Perhaps you know it? Some people you win over for change with ease, and others are seemingly "hard cases" for you. But your colleague usually succeeds in winning over exactly these "tough guys". Why is that? We humans have our own way of communicating, which also depends on what makes us tick and what is important to us. That's why one person focuses on the big picture in communication and the other talks about the individual details. But what does it actually take to win people for change?
- SHOULD: The need for change - Why should we even go to the trouble of breaking out of habitual patterns?
- CAN: Then the ability to change - Is someone even able to change in this way?
- WANT: Finally, the willingness to change - Does someone want to go this new way?
What does this mean in concrete terms? Imagine you want to introduce a new software in your company. Then it is important that the necessity is recognized. Why is the old one no longer sufficient? What is the big goal behind it? What exactly do you expect from it? Who in your industry has had success with it? Secondly, it is important that the employees see themselves as capable of working with the new software. You can influence this with training, for example. By making the "mountain" lower. But it's also a question of whether you trust internal IT, for example, to introduce this software. When these two points are met, the willingness to change can emerge. The important thing here is that intrinsic motivation must arise first and foremost. This means that you cannot force anyone to be ready or to want to change. But you can influence the SHOULD and the CAN and thus indirectly influence the WANT.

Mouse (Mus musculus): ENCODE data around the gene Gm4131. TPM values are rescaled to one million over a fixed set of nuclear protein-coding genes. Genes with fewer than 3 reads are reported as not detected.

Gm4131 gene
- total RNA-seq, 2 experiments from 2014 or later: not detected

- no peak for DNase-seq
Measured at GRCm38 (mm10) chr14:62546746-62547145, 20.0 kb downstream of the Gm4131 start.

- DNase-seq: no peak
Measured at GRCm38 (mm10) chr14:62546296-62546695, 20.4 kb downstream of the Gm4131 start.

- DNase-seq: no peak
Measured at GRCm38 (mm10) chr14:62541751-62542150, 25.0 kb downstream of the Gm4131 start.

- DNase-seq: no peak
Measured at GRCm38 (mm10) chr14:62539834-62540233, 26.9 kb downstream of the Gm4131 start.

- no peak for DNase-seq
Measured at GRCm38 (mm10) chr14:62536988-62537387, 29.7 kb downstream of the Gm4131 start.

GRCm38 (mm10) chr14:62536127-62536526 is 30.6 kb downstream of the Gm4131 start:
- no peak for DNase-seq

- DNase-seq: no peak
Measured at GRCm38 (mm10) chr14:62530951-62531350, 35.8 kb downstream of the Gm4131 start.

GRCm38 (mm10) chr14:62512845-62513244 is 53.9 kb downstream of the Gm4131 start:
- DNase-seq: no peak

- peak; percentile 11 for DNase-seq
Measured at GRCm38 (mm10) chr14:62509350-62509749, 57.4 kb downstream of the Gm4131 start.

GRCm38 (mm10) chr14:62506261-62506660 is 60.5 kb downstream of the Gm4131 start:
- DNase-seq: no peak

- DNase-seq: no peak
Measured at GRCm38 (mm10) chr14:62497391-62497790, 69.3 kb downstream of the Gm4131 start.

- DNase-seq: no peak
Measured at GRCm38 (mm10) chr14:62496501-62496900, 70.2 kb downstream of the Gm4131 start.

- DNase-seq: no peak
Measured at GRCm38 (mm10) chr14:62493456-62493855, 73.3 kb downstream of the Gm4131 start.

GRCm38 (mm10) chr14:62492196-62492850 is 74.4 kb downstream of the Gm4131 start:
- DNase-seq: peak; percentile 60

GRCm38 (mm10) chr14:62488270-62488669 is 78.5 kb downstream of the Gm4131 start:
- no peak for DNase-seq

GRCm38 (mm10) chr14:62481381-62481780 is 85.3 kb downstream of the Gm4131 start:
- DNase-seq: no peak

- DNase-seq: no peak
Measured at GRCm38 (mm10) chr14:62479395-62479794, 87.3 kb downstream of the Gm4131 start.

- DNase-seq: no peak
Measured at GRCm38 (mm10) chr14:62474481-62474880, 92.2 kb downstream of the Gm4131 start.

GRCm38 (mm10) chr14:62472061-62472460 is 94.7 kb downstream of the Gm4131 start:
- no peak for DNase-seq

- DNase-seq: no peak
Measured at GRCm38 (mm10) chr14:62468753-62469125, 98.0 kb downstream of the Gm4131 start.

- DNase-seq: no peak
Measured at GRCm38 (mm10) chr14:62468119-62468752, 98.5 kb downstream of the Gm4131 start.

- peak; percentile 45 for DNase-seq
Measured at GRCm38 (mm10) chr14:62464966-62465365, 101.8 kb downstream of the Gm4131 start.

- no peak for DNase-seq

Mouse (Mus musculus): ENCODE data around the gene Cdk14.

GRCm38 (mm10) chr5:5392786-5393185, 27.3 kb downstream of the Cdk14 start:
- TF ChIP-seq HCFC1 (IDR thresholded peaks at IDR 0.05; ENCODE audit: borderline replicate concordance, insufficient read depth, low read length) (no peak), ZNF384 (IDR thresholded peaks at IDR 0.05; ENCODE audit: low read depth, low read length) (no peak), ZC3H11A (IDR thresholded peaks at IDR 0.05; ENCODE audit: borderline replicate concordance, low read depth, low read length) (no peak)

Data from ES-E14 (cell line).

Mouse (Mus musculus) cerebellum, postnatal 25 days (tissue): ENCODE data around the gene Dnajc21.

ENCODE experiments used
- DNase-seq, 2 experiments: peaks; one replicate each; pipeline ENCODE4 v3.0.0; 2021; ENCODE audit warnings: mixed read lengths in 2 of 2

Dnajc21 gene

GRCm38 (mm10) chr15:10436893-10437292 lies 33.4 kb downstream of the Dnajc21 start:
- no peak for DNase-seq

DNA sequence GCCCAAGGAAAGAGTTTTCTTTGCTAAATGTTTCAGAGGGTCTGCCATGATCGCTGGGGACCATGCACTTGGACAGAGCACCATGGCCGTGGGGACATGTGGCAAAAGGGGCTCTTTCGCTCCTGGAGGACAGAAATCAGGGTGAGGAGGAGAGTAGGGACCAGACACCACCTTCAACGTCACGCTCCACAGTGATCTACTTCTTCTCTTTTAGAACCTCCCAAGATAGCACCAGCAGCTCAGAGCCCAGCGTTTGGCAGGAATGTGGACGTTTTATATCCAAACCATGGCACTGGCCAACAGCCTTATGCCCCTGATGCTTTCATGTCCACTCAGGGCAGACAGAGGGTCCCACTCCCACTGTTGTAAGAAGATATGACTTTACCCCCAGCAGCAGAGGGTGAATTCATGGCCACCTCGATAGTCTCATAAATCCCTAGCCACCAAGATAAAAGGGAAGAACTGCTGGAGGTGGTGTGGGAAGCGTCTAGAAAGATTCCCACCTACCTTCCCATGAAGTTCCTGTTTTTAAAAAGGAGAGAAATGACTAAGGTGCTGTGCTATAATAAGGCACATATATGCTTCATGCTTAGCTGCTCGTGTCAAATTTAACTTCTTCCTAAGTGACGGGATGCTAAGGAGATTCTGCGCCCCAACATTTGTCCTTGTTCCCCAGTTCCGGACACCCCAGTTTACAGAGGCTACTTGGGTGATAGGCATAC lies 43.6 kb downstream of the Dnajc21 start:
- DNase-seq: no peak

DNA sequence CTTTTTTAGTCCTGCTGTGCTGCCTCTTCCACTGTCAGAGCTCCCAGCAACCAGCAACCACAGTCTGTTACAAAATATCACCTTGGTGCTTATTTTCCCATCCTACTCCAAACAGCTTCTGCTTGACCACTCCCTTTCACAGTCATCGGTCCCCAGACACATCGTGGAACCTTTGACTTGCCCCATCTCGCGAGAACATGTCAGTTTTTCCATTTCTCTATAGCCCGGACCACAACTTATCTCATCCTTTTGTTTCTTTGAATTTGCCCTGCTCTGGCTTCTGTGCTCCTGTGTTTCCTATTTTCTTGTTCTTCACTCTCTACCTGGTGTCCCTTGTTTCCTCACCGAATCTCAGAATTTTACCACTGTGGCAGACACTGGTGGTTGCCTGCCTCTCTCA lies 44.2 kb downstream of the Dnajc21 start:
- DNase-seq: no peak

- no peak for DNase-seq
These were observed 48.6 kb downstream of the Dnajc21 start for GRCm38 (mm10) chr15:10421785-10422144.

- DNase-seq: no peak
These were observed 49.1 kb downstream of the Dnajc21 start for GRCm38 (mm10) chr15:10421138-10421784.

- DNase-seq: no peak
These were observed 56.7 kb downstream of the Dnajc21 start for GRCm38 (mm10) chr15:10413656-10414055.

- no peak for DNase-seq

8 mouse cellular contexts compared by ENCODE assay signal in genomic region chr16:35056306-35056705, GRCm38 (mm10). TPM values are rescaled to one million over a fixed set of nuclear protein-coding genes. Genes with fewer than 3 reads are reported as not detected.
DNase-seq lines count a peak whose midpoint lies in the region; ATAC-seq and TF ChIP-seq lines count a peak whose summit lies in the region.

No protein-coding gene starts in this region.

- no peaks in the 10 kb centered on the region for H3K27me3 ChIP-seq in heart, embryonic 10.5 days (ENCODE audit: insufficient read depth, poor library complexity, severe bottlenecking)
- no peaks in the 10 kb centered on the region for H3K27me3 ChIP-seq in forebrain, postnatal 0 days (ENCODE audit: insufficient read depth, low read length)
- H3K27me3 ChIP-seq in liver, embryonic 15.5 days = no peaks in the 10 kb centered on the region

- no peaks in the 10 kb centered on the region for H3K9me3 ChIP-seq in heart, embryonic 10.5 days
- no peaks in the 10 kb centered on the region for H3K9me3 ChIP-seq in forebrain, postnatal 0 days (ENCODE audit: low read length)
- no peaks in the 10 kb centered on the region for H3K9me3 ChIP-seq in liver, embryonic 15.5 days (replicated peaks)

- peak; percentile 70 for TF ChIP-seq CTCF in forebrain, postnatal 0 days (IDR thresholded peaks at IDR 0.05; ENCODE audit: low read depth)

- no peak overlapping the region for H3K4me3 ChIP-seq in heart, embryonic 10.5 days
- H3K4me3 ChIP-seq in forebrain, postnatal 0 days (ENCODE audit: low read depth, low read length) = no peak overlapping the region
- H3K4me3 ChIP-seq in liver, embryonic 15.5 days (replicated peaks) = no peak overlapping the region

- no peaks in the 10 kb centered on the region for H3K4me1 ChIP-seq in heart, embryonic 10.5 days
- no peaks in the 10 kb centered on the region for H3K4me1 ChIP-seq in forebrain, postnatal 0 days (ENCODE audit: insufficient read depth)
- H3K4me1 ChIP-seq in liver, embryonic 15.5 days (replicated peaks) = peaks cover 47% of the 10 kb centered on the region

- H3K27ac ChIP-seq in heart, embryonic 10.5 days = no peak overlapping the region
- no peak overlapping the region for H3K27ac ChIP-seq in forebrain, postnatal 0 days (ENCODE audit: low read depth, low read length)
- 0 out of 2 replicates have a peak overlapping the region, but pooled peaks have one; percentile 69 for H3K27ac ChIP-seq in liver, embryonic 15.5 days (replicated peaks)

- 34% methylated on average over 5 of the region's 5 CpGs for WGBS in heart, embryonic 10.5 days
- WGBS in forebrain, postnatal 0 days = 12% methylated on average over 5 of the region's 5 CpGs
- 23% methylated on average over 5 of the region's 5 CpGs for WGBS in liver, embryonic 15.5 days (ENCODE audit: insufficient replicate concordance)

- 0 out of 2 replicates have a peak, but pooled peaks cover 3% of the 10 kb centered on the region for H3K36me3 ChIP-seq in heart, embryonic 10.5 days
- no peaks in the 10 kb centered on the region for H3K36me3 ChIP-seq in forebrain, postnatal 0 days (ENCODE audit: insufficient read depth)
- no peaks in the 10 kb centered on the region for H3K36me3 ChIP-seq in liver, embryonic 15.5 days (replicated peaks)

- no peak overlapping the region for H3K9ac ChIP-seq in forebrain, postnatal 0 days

What does this mean for companies in change processes?
People need to understand why change is necessary if we want to win them over. One of the biggest mistakes companies make that causes change to fail is not showing enough sense of urgency. Especially with big changes, urgency is critical to people understanding the need. (Source: change expert John Kotter). Who would have thought that, at least in Germany, everyone would be wearing mouth coverings within a very short time? This was only possible because the urgency was clearly demonstrated. So an important part of the change process is always communicating the goal/vision and why that implies such urgency. In doing so, make it clear what this means for everyone. This can then create a willingness to change and intrinsic motivation to go along with this change.
Debora Karsch, Managing Director and Master Trainer of persolog GmbH